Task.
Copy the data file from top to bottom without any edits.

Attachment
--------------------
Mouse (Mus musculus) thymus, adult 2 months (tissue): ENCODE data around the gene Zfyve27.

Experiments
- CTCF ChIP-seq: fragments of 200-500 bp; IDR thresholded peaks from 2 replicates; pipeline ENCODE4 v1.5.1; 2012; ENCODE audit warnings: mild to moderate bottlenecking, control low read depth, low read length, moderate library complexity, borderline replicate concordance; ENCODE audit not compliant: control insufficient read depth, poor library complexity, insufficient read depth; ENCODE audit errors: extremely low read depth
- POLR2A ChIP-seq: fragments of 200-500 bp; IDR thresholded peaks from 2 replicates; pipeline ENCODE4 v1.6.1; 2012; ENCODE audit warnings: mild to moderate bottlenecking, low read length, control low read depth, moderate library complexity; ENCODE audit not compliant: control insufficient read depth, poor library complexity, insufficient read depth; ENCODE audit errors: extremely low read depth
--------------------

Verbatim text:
Mouse (Mus musculus) thymus, adult 2 months (tissue): ENCODE data around the gene Zfyve27.

Experiments
- CTCF ChIP-seq: fragments of 200-500 bp; IDR thresholded peaks from 2 replicates; pipeline ENCODE4 v1.5.1; 2012; ENCODE audit warnings: mild to moderate bottlenecking, control low read depth, low read length, moderate library complexity, borderline replicate concordance; ENCODE audit not compliant: control insufficient read depth, poor library complexity, insufficient read depth; ENCODE audit errors: extremely low read depth
- POLR2A ChIP-seq: fragments of 200-500 bp; IDR thresholded peaks from 2 replicates; pipeline ENCODE4 v1.6.1; 2012; ENCODE audit warnings: mild to moderate bottlenecking, low read length, control low read depth, moderate library complexity; ENCODE audit not compliant: control insufficient read depth, poor library complexity, insufficient read depth; ENCODE audit errors: extremely low read depth